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Socotra House Publishing: Purveyor of Glib Words to the World

Socotra House Publishing is a small press dedicated to publishing and distributing the historical works of Vic Socotra, a non-mortal fellow who captures American and military history with aplomb.

2017 Red Tie Luncheon











Arrias on Politics: North Korea’s Weapons: Whose Money?

Editor’s Note: It is Easter Sunday, a day of joy throughout Christendom for the resurrection of the Risen Christ. Have the very best holiday possible! And remember, Arrias is a real person, not the Easter Bunny.

– Vic

North Korea’s Weapons: Whose Money?

They held a parade in Pyongyang on Saturday… It’s worth searching the internet and looking at the pictures to grasp just how much effort they placed in the parade — and how much gear was on display. In particular, three different long-range missiles were on display, one completely new, never seen before.

With just 25 million people, north Korea (per the International Institute for Strategic Studies) has an active duty military force of 1.2 million, 2,400 tanks, 21,000 pieces of artillery, more than 70 submarines, and more than 850 combat aircraft and helicopters. True, many are very old systems, far less effective than similar systems used by the US or the Republic of Korea; and the average soldier in the north Korean army is paid nearly nothing. But, with a nominal GDP of less than $25 billion (and perhaps only half that), how is north Korea paying for this weapons program?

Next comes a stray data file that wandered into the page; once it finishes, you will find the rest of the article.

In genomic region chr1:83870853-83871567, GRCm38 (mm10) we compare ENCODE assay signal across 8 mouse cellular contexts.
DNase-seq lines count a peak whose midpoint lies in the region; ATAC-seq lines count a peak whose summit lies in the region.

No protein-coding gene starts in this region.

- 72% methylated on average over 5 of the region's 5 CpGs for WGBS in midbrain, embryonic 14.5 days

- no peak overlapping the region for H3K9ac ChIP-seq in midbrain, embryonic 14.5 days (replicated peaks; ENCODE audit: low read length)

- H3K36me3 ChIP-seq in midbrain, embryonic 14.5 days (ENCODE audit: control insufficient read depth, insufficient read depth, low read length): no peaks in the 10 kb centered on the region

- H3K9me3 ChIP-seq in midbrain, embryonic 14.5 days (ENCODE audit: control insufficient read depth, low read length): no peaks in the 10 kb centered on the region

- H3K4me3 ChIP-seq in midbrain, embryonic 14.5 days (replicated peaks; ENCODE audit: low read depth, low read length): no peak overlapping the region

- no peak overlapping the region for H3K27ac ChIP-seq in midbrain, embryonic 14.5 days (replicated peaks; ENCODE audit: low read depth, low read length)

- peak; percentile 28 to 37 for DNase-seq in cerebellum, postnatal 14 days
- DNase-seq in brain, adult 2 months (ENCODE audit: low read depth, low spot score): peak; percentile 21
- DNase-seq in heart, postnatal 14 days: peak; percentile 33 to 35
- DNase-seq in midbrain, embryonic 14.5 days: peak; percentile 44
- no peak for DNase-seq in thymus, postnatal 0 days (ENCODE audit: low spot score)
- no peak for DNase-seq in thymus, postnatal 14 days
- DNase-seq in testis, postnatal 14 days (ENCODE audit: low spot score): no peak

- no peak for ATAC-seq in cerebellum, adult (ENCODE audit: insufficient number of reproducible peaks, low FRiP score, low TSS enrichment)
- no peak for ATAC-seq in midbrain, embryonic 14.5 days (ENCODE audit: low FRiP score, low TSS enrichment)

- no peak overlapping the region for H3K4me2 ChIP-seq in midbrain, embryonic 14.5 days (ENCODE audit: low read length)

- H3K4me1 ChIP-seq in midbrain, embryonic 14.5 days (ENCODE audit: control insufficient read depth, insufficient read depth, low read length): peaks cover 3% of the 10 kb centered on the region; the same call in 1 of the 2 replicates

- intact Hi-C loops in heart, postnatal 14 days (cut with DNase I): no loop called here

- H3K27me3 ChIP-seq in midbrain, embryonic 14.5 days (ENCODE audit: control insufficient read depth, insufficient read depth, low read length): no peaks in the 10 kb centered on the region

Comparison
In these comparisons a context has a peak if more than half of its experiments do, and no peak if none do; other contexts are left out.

In 1995 north Korea, following negotiations with the US, agreed to end its nuclear programs (the US-North Korean Agreed Framework), and several years later agreed to adhere to the Missile Technology Control Regime (MCTR). But, by 2000 it was clear they were violating the MCTR, and by 2003 it was clear that they were also violating the Framework.

Nevertheless, nuclear weapon development was slow, and development of long-range missiles was only a bit less difficult, with one long-range missile tested in 1998, and a longer-range version of the same missile tested (unsuccessfully) in 2006. Seven other missiles were successfully tested at that time.

Late in 2006 they detonated an atomic “device,” clearly demonstrating they’d been secretly working on the program despite the Framework signed with the Clinton administration.

In 2009 they successfully tested a long-range missile and a second atomic device. In April 2012 they launched another ICBM, but it failed 90 seconds after lift-off. They tried again and succeed in December 2012.